Targeting dogs by breed is ineffective in preventing tragic incidents. Laws and policies restricting certain breeds may break up families, but they won't make a community safer.
Tragic deaths caused by dog attacks often prompts much discussion about how municipalities can most effectively manage dogs to ensure community safety. But animal advocate organizations urge communities to reject ineffective, breed based measures.
There is no evidence that breed-specific laws reduce dog bites or attacks on people, and experts have found that no breed is more likely to bite than another. In fact, no jurisdiction has been able to prove that this kind of legislation has improved public safety.
It is very important to understand that no breed ban has ever effectively eliminated restricted dogs from the community. These laws fly in the face of the human-animal bond and citizens will risk law-breaking to keep their companion animals with them.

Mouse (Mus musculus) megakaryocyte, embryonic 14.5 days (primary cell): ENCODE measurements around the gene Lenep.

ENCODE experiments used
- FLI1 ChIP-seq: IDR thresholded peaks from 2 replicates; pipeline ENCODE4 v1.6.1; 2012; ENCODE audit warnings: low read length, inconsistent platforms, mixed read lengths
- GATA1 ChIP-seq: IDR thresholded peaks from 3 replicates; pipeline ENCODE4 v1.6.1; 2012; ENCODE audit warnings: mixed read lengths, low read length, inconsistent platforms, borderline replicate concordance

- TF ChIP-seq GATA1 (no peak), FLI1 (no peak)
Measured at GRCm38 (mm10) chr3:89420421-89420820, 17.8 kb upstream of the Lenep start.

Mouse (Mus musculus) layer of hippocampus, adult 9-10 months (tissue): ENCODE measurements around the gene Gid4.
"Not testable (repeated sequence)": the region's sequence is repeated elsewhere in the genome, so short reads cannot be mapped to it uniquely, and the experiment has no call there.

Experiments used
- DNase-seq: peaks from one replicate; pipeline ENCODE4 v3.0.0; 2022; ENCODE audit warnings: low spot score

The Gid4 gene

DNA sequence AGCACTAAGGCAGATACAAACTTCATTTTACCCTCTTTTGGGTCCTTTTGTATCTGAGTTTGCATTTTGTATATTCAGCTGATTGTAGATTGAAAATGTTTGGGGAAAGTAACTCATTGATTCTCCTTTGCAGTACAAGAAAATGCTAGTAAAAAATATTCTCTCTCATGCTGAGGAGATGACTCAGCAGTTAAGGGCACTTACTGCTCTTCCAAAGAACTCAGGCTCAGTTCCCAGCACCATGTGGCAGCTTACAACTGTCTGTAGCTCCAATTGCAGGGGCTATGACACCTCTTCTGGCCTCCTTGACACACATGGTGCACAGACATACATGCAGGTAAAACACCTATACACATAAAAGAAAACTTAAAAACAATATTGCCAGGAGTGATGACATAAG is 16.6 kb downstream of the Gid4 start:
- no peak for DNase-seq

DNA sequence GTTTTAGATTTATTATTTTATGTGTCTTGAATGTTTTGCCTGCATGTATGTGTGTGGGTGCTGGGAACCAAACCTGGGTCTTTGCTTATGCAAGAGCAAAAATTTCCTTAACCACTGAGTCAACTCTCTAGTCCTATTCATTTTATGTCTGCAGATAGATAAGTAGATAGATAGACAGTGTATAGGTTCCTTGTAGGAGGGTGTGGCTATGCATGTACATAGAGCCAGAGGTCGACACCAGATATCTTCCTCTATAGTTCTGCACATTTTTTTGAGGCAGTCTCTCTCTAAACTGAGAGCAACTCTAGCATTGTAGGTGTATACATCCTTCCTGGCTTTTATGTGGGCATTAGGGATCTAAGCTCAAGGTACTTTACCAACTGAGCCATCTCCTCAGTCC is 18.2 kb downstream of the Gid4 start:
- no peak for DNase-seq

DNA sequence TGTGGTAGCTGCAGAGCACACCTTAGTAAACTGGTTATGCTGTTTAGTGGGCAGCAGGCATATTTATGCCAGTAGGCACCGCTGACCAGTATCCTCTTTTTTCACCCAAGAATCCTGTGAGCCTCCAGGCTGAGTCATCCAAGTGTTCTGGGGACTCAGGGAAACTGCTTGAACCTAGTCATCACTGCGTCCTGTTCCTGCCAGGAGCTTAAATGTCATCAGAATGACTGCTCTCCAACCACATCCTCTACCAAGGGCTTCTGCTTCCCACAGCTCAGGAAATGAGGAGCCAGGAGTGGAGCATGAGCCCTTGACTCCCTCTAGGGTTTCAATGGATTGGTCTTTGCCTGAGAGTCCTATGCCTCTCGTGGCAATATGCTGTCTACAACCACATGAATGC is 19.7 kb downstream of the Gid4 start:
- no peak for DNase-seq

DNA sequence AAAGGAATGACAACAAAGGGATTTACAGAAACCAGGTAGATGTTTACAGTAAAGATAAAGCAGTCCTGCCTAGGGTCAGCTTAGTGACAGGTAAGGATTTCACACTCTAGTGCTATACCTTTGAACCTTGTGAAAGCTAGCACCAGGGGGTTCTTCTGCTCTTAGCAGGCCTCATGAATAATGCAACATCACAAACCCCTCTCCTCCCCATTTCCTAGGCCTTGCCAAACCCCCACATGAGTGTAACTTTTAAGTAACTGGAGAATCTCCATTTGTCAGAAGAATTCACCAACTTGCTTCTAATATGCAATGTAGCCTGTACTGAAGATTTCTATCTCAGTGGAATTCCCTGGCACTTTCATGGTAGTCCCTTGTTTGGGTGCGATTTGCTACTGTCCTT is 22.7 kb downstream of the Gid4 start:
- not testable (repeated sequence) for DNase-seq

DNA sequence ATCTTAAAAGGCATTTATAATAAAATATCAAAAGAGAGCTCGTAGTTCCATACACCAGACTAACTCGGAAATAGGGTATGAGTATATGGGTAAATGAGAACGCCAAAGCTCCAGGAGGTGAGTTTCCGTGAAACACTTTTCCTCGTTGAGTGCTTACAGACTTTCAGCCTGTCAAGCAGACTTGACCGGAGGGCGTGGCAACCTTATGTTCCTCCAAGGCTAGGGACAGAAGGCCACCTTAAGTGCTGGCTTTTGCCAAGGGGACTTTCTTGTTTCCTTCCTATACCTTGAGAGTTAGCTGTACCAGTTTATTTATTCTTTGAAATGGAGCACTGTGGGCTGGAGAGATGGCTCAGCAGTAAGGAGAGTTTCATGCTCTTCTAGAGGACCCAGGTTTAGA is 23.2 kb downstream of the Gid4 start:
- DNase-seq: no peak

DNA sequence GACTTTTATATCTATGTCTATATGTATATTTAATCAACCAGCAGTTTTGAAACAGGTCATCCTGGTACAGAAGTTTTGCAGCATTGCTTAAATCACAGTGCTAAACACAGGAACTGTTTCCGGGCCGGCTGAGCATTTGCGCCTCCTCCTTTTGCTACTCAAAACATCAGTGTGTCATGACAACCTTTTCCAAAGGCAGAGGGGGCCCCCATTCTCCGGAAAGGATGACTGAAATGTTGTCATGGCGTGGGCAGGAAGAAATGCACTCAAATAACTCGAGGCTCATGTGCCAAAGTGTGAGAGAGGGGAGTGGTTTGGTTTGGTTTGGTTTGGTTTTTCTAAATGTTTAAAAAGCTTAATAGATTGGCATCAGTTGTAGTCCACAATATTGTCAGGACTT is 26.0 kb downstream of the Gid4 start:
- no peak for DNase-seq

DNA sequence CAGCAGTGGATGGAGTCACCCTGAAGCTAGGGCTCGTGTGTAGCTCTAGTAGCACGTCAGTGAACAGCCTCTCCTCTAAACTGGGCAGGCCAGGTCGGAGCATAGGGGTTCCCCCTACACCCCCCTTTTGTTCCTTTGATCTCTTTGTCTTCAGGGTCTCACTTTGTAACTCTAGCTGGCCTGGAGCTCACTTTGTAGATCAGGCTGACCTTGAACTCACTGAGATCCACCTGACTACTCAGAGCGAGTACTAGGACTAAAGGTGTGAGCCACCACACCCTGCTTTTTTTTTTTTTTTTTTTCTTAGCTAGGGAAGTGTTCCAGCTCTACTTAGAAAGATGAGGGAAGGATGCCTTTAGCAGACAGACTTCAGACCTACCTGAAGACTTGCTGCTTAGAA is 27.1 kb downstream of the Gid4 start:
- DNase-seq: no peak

Breed bans and restrictions force dogs out of homes and into shelters, taking up kennel space and resources that could be used for animals who are truly homeless.
Many animal advocate organizations and veterinarians have clear position statements that do not support breed specific legislation. They urge municipalities to take an objective, fact-driven approach to preventing tragic incidents from happening.
Breed based laws are archaic and misinformed approaches to the issue of managing dogs and building safe communities. Breed-specific legislation only creates an illusion of safety. It distracts the public from the real issues at stake and diverts resources from more effective animal control and public safety initiatives. These laws are not founded in science or credible data, but on myths and misinformation surrounding different breeds. Their impact on dogs, families and animal shelters, however, is real.